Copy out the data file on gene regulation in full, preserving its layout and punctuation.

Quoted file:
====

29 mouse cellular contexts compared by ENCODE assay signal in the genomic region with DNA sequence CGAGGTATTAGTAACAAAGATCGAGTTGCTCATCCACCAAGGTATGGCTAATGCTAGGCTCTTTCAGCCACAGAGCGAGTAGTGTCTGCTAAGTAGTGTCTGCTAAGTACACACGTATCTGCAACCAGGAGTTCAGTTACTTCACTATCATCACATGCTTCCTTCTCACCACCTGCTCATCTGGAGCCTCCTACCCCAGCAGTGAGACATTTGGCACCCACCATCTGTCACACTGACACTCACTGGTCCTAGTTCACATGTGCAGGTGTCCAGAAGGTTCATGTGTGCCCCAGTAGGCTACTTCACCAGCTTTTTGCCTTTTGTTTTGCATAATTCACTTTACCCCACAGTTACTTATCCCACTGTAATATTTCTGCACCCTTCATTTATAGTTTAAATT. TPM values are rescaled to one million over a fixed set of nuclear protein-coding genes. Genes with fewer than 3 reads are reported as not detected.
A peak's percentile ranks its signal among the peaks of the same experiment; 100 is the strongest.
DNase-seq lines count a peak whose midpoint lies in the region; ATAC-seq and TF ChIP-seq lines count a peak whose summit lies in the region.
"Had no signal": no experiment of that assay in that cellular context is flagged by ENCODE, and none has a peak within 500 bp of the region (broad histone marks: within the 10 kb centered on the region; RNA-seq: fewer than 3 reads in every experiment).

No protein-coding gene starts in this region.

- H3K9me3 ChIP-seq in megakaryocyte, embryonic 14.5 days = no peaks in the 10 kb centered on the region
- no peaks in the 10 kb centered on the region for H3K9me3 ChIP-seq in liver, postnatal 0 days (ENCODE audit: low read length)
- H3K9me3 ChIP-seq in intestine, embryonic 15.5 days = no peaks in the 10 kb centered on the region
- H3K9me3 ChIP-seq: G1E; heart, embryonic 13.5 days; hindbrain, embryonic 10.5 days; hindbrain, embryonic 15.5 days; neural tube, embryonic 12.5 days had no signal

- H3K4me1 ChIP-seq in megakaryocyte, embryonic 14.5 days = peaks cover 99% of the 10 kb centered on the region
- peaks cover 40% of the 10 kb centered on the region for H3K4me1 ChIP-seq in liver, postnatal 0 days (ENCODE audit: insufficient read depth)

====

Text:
29 mouse cellular contexts compared by ENCODE assay signal in the genomic region with DNA sequence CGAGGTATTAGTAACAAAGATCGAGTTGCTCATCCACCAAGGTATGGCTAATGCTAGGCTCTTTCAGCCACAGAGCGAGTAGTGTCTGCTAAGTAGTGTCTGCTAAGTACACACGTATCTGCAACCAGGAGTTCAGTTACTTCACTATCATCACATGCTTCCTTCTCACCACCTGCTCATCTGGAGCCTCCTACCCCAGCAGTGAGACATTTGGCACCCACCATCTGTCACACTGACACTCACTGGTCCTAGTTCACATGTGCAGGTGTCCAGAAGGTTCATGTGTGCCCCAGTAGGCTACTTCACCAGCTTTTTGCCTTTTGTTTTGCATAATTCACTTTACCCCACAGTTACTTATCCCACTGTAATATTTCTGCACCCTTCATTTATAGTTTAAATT. TPM values are rescaled to one million over a fixed set of nuclear protein-coding genes. Genes with fewer than 3 reads are reported as not detected.
A peak's percentile ranks its signal among the peaks of the same experiment; 100 is the strongest.
DNase-seq lines count a peak whose midpoint lies in the region; ATAC-seq and TF ChIP-seq lines count a peak whose summit lies in the region.
"Had no signal": no experiment of that assay in that cellular context is flagged by ENCODE, and none has a peak within 500 bp of the region (broad histone marks: within the 10 kb centered on the region; RNA-seq: fewer than 3 reads in every experiment).

No protein-coding gene starts in this region.

- H3K9me3 ChIP-seq in megakaryocyte, embryonic 14.5 days = no peaks in the 10 kb centered on the region
- no peaks in the 10 kb centered on the region for H3K9me3 ChIP-seq in liver, postnatal 0 days (ENCODE audit: low read length)
- H3K9me3 ChIP-seq in intestine, embryonic 15.5 days = no peaks in the 10 kb centered on the region
- H3K9me3 ChIP-seq: G1E; heart, embryonic 13.5 days; hindbrain, embryonic 10.5 days; hindbrain, embryonic 15.5 days; neural tube, embryonic 12.5 days had no signal

- H3K4me1 ChIP-seq in megakaryocyte, embryonic 14.5 days = peaks cover 99% of the 10 kb centered on the region
- peaks cover 40% of the 10 kb centered on the region for H3K4me1 ChIP-seq in liver, postnatal 0 days (ENCODE audit: insufficient read depth)